Q&A on Preparing Your Chickens for Winter

Photo by Vera Ting

Photo by Vera Ting

1. Should I heat or insulate my coop?

With their thick coat of feathers, chickens are naturally much better insulated people. As long as they can stay dry and out of the wind, they can tolerate very cold temperatures.

If you live in an area with mild winters, you probably don’t need any supplemental heat in your chicken coop, and you also probably don’t need to insulate your coop. If you regularly experience temperatures that dip down to 0 (F) or below, then you probably will need to insulate your coop, but still it’s unlikely that you will need to add supplemental heat. If you experience extremely cold weather, then you may need to add supplemental heat.

As always, be careful with anything that generates heat in your chicken coop. Bedding, wood and feathers are all combustible. Heat lamps have and can easily start chicken coop fires as can other types of heaters. Extension cords should be in good condition and have their points of connection well-protected from moisture and from the elements.

Chickens produce a lot of moisture, both in their manure and in the air that they exhale. If your coop doesn’t have enough ventilation, this moisture will build up in the coop. Since humid air conducts heat better than dry air, it will tend to draw heat away from your birds, making it harder for them to stay warm and increasing the chances of frostbite. The solution to this problem is to have plenty of ventilation — even in winter.

On the other hand, it’s not good to have a draft in the coop. What do we mean by “draft”? Simply, air that is blowing on the chickens. It’s okay to have some air moving through the coop well above where the chickens are, such as up near the roof, but cold wind blowing directly on the chickens will tend to chill them.

A good approach to ventilation is to have an air vent down low, through which cold, fresh outside air can enter and a vent or window up high, where warm, moist air can exist. Both vents should be on the same side of the coop, and they should be on the downwind side. This layout will allow a gentle flow of fresh air into the coop, upward and out of the coop. In warmer climates, the vents or windows can be larger, and some climates in the U.S. have mild enough winters that the entire front of the coop (the downwind side) can be made of mesh, such as hardware cloth.

Good ventilation also solves another problem, air freshness. In a tightly closed coop, without enough fresh air exchange, ammonia will quickly build up in the coop, making it intolerable both for you and the chickens. Any hint of ammonia in the air is unhealthy for the chickens. Fresh air exchange through proper ventilation prevents this problem.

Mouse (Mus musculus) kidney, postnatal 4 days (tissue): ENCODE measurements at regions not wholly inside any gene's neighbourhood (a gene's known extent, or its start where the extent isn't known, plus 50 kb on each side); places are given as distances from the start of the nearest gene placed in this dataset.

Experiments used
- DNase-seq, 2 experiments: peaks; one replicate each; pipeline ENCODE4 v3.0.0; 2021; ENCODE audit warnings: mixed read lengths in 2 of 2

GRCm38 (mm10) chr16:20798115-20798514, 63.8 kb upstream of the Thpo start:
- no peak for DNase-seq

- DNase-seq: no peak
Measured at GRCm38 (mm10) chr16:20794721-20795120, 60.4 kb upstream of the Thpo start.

2. How can I keep my chickens’ water from freezing?

In places where the temperature consistently stays below freezing, this can be a problem. Not only do the chickens’ waterers freeze, but water hoses freeze, making watering a real chore.

Here are a few approaches that will help:

  • Place the waterers inside the coop rather than outdoors in the chicken run. Depending on your weather, the number of chickens you have and your coop, the heat produced by your chickens may be enough to keep the water from freezing.
  • Bring out buckets of warm water each morning to thaw and fill the frozen waterers. This is somewhat labor intensive, and you may have to do this several times a day.
  • Store the waterers in a heated location overnight then bring them out back out to the chicken coop or pen each morning. Some people use two sets of waterers so they can rotate them. This works but is messy and somewhat labor intensive.
  • Use a heated waterer base. These can be used with any galvanized poultry waterer and are an effective way of keeping the waterers from freezing as long as you have a way to get electricity out to the coop. Heated dog waterer dishes are also relatively inexpensive and will work for chickens.

For more suggestions, see the comments listed below our article: Keeping the Chicken Water from Freezing.

3. Are there any changes I should make to their diet during the winter?

When it’s cold, your chickens will have to generate more heat to stay warm. The energy they use to produce heat comes from the food that they consume. Calories are a measure of energy — during cold weather, your birds will need to consume more calories. Make sure that they always have adequate access to good quality feed. You may also want to sprinkle a little scratch grain on the floor of their run or coop toward the end of the day so they can go to bed with a full crop and a little extra energy. This should be done in moderation.

4. Is it normal for them to lay fewer eggs during winter?

Yes. There are several reasons for this. First, is day length. Light stimulates laying, and when the days get short enough, hens will stop laying or their laying will slow. As we discuss in the article: Why Aren’t My Chickens Laying (Lighting), you can add supplemental lighting to encourage them to lay. Some people choose to do this, others don’t because it does interfere with the rest period that a hen would normally get during the winter.

The second reason is lower temperatures. Hens lay better when temperatures are moderate, between about 55 (F) and 85 (F). Hotter or colder than this, and their laying can decline.

Other questions?

If you have other questions on winter care for your chickens or other topics, please enter them as comments (replies) to this article and we will try to answer them, as time allows, on our blog and in future newsletters.

For more information and practical tips about caring for your chickens during winter and preparing them for winter, please see the following articles: